On December 18, 2012, the Treasury provided an update on the wind down of the TARP bank investment programs and also announced the future auction of 53 TARP investments, approximately 25% of the remaining pool of investments.

As previously announced, Treasury is pursuing three basic options to exit the TARP program:  (1) waiting for banks to repay; (2) selling investments (typically by auction); and, in limited circumstances,  (3) restructuring investments to facilitate repayment or sale.  Since March 2012, Treasury has completed 91 auctions and had an additional 49 banks repay Treasury at par value.  Treasury indicated that, in the aggregate, its returns in the auctioned investments exceed the Treasury’s last estimate of their current value.

Treasury indicates that it will auction approximately two-thirds of the remaining institutions (or about 145 institutions) and expects the majority of the remaining banks to repay at par.

Treasury also provided a preview of banks that Treasury intends to auction starting late in January.  Treasury stated that it was making this early announcement as a large number of the banks in light of potential regulatory concerns for investors associated with these investments.  Specifically, Treasury indicates that, for a large number of the institutions, the TARP securities represent a large portion of the equity capital of the depository institution or that the institution is in arrears on dividend payments, causing the TARP securities to become voting securities, or both.  Either of these scenarios can cause ownership of the securities to be subject to the Bank Holding Company Act or the Change in Bank Control Act.

These auctions will represent the first auctions of institutions that are in material arrears on dividend payments.  (Treasury has previously auctioned two institutions that had missed a total of three dividend payments: Baraboo Bancorp had missed one dividend, and sold at a 33% discount, while Community West Bancshares had missed two dividends, and sold at a 27% discount.)  The 53 institutions included in Treasury’s announcement include 19 institutions that have missed at least 10 dividend or interest payments.  In addition, the 53 institutions include five of the 25 largest remaining TARP investments in Treasury’s portfolio.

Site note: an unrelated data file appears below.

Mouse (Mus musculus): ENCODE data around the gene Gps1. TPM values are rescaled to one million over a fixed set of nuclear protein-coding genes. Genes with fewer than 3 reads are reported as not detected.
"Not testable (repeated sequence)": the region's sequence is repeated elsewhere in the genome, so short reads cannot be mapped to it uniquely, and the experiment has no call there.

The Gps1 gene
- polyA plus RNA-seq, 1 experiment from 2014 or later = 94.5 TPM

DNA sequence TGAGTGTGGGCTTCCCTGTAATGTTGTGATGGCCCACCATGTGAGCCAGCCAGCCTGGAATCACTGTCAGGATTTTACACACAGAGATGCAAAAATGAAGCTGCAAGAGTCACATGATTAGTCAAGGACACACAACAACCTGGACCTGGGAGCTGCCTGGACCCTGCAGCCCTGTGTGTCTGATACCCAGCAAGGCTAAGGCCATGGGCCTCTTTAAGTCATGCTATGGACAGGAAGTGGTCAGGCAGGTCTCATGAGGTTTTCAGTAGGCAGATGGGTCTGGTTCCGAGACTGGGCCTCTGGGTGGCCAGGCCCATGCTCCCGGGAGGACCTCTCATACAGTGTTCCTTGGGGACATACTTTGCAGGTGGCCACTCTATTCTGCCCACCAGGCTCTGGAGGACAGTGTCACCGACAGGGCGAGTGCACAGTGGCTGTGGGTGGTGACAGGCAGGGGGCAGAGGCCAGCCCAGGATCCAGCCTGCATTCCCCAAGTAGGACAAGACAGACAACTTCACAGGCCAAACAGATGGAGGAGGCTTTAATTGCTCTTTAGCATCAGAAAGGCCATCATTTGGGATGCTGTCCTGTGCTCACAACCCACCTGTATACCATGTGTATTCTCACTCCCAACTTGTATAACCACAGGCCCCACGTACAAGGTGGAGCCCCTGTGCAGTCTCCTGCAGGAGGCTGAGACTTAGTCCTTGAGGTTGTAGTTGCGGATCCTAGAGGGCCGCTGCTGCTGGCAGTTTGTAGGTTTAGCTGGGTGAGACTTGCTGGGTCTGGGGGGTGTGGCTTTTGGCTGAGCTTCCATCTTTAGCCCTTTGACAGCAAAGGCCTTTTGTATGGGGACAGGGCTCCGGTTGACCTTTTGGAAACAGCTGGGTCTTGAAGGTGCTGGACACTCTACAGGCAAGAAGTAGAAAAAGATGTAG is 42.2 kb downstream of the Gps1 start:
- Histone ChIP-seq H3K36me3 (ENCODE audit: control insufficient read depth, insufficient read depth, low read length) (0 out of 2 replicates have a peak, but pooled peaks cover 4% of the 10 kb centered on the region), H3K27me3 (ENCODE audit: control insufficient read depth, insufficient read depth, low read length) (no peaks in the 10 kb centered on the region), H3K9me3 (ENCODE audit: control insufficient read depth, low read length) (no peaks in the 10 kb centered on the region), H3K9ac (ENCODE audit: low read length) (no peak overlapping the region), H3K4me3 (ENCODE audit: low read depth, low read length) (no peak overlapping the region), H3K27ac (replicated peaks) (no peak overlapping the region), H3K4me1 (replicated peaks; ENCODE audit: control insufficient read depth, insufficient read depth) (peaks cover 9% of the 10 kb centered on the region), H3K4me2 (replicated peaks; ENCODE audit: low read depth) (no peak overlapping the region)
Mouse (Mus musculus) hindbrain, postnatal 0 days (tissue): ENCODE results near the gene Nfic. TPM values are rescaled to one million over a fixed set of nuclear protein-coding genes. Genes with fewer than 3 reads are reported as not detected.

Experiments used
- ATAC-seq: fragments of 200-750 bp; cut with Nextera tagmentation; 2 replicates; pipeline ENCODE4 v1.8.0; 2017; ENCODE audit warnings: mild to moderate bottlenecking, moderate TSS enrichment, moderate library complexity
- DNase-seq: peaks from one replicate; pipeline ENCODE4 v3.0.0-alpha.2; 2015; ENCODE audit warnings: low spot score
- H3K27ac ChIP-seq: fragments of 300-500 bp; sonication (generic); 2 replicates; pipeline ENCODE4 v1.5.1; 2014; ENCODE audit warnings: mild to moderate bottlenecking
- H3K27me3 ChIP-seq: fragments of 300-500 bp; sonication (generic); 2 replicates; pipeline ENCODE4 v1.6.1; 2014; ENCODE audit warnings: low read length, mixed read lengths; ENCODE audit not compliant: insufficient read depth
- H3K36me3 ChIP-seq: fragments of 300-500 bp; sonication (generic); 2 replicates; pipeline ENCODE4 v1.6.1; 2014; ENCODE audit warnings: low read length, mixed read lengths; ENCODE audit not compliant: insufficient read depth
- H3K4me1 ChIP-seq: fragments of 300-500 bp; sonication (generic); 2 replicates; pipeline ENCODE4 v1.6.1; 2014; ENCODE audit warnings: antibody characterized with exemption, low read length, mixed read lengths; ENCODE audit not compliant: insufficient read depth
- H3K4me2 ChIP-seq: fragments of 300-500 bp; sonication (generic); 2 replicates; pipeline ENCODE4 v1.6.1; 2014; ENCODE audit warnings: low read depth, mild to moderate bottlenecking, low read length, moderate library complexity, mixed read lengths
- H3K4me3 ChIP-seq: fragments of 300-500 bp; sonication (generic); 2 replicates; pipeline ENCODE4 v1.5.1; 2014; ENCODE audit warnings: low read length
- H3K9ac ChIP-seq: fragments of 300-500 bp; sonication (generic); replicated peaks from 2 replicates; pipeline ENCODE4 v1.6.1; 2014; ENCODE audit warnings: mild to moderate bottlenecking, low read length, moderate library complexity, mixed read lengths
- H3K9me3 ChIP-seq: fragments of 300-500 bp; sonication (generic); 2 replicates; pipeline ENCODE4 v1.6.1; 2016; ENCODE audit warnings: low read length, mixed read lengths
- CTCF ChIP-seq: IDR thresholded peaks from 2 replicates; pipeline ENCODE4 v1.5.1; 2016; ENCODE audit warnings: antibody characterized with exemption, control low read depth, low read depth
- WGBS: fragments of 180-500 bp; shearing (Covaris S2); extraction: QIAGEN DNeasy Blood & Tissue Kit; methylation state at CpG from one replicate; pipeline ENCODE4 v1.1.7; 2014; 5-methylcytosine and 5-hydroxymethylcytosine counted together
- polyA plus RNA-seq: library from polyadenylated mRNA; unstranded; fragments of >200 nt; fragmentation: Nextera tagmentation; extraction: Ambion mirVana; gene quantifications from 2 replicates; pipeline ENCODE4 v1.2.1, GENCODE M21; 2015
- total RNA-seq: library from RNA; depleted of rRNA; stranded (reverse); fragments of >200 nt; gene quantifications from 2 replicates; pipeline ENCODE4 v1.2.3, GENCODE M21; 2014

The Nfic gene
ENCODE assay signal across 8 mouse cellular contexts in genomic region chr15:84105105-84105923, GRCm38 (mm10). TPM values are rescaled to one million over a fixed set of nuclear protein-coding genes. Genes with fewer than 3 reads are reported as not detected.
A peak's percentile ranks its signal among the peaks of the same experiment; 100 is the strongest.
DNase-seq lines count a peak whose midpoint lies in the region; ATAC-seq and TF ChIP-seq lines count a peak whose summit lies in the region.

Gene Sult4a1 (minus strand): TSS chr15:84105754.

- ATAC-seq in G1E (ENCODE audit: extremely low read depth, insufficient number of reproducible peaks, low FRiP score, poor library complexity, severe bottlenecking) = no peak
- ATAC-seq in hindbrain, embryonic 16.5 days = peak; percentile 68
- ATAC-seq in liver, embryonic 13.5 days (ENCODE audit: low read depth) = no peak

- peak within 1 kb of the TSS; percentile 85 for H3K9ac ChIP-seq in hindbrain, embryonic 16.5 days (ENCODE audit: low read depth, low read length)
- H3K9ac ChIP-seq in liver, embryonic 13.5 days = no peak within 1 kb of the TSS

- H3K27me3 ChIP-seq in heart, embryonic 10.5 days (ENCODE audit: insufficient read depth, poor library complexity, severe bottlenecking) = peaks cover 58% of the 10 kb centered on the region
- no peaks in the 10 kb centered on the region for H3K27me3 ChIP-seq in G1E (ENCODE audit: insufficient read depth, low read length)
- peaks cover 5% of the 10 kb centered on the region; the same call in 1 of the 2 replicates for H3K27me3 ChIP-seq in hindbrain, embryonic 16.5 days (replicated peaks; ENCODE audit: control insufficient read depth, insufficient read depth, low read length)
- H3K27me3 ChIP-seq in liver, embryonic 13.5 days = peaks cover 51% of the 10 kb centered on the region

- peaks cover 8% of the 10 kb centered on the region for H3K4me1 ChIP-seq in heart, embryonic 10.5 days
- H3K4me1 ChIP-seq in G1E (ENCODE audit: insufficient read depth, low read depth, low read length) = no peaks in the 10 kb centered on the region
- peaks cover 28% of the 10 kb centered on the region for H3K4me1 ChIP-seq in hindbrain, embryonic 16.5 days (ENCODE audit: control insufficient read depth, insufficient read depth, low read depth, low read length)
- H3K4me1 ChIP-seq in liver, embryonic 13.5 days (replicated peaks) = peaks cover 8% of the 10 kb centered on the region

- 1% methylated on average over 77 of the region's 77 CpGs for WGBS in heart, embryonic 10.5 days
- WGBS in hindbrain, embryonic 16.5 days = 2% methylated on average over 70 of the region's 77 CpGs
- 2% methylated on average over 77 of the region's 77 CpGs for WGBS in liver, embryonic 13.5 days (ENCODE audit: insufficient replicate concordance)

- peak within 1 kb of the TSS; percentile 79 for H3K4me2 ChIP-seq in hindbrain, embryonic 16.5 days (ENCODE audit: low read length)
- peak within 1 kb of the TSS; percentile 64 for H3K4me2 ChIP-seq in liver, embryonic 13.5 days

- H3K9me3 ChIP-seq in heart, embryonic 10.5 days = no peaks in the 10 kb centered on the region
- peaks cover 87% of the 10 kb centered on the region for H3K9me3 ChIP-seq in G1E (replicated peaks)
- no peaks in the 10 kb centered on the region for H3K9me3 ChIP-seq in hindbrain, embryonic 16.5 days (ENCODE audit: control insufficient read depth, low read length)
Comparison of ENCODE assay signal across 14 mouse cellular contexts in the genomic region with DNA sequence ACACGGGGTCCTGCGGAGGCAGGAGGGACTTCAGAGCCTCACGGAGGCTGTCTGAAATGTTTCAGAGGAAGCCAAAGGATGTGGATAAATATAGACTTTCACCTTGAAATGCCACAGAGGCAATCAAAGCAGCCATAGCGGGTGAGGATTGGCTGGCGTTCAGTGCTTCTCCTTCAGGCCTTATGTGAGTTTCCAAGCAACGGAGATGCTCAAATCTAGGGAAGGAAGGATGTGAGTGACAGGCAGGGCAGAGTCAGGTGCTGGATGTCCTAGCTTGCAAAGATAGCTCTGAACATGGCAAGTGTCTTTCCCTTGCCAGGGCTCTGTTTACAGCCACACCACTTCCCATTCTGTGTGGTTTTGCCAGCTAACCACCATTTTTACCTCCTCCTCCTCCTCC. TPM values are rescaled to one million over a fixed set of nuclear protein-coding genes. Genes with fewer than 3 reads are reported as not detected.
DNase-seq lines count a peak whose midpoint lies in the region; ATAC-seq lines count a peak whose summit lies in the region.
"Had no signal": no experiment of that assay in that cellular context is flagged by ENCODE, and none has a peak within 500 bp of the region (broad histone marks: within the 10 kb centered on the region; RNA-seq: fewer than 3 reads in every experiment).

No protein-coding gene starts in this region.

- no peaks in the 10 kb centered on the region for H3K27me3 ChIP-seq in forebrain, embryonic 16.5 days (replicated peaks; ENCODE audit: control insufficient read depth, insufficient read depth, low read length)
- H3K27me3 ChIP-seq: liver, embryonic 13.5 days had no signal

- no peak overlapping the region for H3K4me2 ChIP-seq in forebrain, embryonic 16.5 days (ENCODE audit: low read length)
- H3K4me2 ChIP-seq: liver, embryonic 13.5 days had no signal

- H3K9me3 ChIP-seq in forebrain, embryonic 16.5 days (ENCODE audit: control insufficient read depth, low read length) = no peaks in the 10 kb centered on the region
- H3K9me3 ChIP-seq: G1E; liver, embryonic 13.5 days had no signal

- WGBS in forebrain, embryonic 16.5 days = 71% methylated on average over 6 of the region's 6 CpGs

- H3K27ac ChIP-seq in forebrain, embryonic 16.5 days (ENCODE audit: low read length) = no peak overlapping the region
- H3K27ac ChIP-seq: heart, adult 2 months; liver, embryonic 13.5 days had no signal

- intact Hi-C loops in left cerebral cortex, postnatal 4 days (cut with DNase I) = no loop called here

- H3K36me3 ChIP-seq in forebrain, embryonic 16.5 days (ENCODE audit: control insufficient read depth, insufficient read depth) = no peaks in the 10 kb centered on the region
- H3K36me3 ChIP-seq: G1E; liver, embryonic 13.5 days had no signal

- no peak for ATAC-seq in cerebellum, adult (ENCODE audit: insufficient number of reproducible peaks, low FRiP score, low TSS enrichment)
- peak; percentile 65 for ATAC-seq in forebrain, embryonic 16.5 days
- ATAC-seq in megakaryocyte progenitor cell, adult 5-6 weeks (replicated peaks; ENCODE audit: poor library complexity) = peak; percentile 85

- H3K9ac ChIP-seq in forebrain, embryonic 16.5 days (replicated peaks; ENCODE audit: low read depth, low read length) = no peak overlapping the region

As a continued (and frankly natural) evolution of Treasury’s auction process, Treasury formally announced that all potential investors, prior to placing bids, must consult with the Federal Reserve and/or applicable bank regulators to confirm whether any filings, notices or other actions are necessary to comply with federal banking laws.  If any prior nonobjection or approval is required, Treasury requires receipt of such nonobjection or approval prior to bidding. In addition, Treasury announced that it will permit bidders to submit “all-0r-nothing” bids.